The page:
Washington Institute For Defence & SecurityWashington Institute For Defence & SecurityWashington Institute For Defence & Security
Washington, DC 20001

The United States’ policy on arms sales is out of control. Since 2002, the United States has sold significant conventional weapons and accompanying military assistance to 167 nations for more than $197 billion. President Donald Trump signed a record number of arms agreements in his first year in office, potentially totaling hundreds of billions of dollars.

The United States has sold weapons to countries involved in violent conflicts and those with appalling human rights records on numerous occasions, with no way of knowing where the weapons would wind up or how they would be used. American forces have battled opponents armed with American weaponry on several occasions.

Arms sales, according to backers, improve American security by improving allies’ military capabilities, giving control over client countries’ conduct and policies, and increasing the American economy while bolstering the defense industrial base.

To comply with the Arms Export Control Act (AECA), the US government must conduct a risk assessment to ensure that sales would not result in unexpected consequences. This condition makes sense, as history has shown that arms sales may have a variety of unforeseen bad repercussions.

From 2002 to 2016, America sold $197 billion worth of weaponry to 167 countries throughout the world. 32 of these countries bought weapons worth at least $1 billion. Saudi Arabia was America’s most valuable customer, spending $25.8 billion on arms.

Furthermore, the US has a lengthy history of selling weapons to countries where the threats were clear. Between 1981 and 2010, the United States sold small arms and light weapons to  nations actively involved in a high-level war. 

Though arms sales add nothing to national security or the pursuit of national objectives, they have a wide range of negative effects that are frequently severe. On three levels, arms sales might result in unfavorable outcomes: consequences for the buyer, such as increased levels of corruption, human rights abuses, and civil conflict; regional consequences in the buyer’s neighborhood, such as the dispersion of weapons and increased instability; and consequences for the buyer, such as increased levels of corruption, human rights abuses, and civil conflict.

Since the conclusion of the Cold War, American forces and allies have encountered American-made weaponry in nearly every military conflict, including in Panama, Haiti, Somalia, Iraq, Afghanistan, Yemen, and Syria.

Blowback can happen in one of three ways. To begin with, a formerly favorable regime becomes hostile. During the 1970s, for example, the United States supplied the Shah of Iran billions of dollars in weaponry in the hopes of Iran being a stabilizing influence in the Middle East. Fighter planes for air campaigns and surface-to-air missiles to take down enemy fighters were among the items sold. Iran, on the other hand, used those weapons in its battle with Iraq after the 1979 revolution, allowing the new Iranian leadership to exercise influence in the area. During the 1980s, the US also sold Somalia surface-to-air missiles, towed artillery, tanks, and armored personnel vehicles.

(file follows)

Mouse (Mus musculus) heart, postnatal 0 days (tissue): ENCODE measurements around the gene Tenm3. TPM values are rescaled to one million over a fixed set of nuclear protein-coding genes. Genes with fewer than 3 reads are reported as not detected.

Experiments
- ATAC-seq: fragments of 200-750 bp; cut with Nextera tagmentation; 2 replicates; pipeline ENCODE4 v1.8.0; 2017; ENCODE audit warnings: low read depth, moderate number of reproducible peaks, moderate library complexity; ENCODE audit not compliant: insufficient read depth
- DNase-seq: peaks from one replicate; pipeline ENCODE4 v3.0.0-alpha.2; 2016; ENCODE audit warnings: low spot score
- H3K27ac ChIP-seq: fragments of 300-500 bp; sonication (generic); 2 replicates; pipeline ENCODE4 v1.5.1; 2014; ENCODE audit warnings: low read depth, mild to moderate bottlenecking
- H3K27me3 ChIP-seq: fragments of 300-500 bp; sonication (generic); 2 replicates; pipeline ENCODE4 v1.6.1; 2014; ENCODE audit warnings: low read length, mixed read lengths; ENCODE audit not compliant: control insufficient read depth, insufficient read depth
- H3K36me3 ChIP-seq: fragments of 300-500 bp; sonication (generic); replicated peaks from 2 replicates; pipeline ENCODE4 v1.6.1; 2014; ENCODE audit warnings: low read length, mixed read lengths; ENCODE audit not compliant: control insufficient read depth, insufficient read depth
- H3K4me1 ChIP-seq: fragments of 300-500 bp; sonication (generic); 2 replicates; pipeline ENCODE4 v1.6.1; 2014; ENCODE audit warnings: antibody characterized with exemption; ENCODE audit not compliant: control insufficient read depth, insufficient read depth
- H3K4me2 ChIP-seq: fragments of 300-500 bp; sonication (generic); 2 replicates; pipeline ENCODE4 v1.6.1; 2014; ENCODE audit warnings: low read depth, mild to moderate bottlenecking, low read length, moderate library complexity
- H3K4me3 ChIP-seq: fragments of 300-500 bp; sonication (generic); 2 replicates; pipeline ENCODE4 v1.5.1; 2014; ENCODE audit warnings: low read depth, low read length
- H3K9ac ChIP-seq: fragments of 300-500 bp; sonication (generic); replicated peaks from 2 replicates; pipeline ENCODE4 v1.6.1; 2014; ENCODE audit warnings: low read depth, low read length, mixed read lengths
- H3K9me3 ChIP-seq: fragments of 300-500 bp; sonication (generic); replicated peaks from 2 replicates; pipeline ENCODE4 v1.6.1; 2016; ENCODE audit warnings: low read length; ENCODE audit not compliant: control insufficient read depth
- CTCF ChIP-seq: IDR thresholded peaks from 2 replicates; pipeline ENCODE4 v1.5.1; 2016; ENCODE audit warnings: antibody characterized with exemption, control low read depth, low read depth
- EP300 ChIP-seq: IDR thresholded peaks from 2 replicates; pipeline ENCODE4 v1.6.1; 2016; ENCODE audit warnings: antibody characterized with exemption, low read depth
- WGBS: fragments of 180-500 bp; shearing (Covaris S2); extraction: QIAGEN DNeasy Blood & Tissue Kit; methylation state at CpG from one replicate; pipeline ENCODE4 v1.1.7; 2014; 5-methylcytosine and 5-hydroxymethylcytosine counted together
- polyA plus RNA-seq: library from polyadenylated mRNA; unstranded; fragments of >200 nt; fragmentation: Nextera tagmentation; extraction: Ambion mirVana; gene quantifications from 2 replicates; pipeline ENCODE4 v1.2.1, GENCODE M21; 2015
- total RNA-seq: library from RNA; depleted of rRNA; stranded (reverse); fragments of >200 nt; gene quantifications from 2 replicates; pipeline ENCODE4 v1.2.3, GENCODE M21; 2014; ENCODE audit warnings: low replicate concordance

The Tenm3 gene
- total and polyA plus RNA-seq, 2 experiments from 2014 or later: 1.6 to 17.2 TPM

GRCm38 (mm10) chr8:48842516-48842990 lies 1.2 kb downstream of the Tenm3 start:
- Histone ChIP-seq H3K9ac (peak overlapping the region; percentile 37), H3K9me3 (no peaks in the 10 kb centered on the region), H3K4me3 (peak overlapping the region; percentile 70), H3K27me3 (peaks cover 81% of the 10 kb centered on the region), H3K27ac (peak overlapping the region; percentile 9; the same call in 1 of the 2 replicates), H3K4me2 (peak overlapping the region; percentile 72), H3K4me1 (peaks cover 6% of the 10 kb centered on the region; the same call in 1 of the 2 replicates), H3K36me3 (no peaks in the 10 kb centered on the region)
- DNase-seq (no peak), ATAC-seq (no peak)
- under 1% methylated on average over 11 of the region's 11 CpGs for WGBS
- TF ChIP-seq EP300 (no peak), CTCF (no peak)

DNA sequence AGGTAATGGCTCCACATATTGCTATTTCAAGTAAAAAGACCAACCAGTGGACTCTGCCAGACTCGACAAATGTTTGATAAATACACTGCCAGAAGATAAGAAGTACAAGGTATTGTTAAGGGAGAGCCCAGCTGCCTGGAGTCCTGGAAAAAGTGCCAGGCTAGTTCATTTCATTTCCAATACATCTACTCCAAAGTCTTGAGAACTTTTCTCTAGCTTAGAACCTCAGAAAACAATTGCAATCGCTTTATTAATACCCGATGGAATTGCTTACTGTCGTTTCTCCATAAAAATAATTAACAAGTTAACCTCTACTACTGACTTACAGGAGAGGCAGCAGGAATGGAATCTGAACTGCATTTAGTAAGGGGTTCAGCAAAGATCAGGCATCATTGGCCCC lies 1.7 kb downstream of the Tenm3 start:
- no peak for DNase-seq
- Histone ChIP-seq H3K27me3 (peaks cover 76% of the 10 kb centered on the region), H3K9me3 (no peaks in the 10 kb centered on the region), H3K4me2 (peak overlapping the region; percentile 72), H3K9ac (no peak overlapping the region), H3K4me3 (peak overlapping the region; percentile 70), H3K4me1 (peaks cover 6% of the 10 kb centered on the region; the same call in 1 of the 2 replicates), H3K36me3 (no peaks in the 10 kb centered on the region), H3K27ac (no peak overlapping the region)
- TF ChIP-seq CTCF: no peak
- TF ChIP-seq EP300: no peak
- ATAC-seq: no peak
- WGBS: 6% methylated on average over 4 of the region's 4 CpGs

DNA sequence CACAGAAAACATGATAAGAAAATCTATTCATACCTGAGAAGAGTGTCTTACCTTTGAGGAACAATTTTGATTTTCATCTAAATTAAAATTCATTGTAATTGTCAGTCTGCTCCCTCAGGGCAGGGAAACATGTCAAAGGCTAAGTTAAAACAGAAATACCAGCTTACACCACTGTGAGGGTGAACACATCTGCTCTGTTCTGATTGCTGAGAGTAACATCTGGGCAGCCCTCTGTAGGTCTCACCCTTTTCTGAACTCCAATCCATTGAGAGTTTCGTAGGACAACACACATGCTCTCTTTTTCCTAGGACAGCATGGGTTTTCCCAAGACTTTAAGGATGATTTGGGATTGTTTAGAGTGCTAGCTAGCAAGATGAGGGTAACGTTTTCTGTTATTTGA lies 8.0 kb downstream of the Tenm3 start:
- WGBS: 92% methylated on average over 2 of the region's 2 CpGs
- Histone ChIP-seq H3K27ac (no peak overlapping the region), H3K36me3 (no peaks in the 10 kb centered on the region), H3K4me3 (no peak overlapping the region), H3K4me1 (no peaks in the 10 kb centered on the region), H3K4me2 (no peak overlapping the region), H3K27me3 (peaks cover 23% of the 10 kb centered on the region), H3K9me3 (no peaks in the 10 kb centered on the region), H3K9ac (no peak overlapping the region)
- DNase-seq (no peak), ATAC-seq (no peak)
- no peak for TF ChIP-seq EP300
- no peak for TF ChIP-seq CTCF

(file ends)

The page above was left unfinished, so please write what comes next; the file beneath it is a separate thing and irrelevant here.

Arms sales can also exacerbate and prolong existing conflicts, eroding rather than promoting regional stability. Few governments, and even fewer insurgencies, have sufficient weapon supplies to battle for extended periods of time without replenishment.

The United States sold weaponry to five countries that are considered high-risk on all fronts. Libya, Iraq, Yemen, the Democratic Republic of the Congo, and Sudan are among the countries that have purchased an average of $1.8 billion in US weaponry since 9/11. These five nations are categorized as having “terror everywhere,” “not free,” “most fragile,” “large impact from terrorism,” and being involved in high-level conflicts, according to different indicators. These regimes have utilized American weaponry to encourage tyranny, violate human rights, and prolong violent civil conflicts.

Arms sales to less dangerous countries are not without risk. The United Arab Emirates, for example, is engaged in an ongoing conflict in Yemen, and Georgia, which has hazardous borders, are both in the somewhat risky category of countries.

The United States’ track record of gaining influence through arms sales, in particular, is uneven. American military purchases, for example, may have enhanced Israeli security over time, but American efforts to compel Israel into reaching a long-term peace agreement with the Palestinians have had little effect.

The US should refocus its arms sales strategy to guarantee that sales are strategic in nature and do not have unexpected negative repercussions. On a practical level, this means drastically limiting arms sales, particularly to countries with a high risk of disastrous consequences. The arms sales procedure should also be overhauled to guarantee that all transactions are subjected to more comprehensive examination than they have been in the past.

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